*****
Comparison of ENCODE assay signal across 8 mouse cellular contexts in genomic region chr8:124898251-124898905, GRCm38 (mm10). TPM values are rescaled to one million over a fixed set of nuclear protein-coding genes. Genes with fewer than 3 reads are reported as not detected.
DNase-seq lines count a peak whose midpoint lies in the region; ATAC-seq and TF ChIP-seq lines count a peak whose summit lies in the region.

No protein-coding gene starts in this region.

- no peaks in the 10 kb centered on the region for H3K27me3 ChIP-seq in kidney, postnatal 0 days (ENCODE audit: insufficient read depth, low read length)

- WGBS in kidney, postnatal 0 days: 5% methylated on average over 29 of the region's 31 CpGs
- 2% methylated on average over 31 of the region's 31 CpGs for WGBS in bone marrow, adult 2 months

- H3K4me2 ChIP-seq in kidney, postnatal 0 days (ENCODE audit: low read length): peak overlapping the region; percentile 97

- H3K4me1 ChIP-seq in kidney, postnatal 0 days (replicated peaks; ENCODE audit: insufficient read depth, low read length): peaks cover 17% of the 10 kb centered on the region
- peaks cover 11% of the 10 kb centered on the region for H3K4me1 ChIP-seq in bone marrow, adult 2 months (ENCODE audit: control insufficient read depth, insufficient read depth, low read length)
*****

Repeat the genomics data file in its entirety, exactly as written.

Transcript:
Comparison of ENCODE assay signal across 8 mouse cellular contexts in genomic region chr8:124898251-124898905, GRCm38 (mm10). TPM values are rescaled to one million over a fixed set of nuclear protein-coding genes. Genes with fewer than 3 reads are reported as not detected.
DNase-seq lines count a peak whose midpoint lies in the region; ATAC-seq and TF ChIP-seq lines count a peak whose summit lies in the region.

No protein-coding gene starts in this region.

- no peaks in the 10 kb centered on the region for H3K27me3 ChIP-seq in kidney, postnatal 0 days (ENCODE audit: insufficient read depth, low read length)

- WGBS in kidney, postnatal 0 days: 5% methylated on average over 29 of the region's 31 CpGs
- 2% methylated on average over 31 of the region's 31 CpGs for WGBS in bone marrow, adult 2 months

- H3K4me2 ChIP-seq in kidney, postnatal 0 days (ENCODE audit: low read length): peak overlapping the region; percentile 97

- H3K4me1 ChIP-seq in kidney, postnatal 0 days (replicated peaks; ENCODE audit: insufficient read depth, low read length): peaks cover 17% of the 10 kb centered on the region
- peaks cover 11% of the 10 kb centered on the region for H3K4me1 ChIP-seq in bone marrow, adult 2 months (ENCODE audit: control insufficient read depth, insufficient read depth, low read length)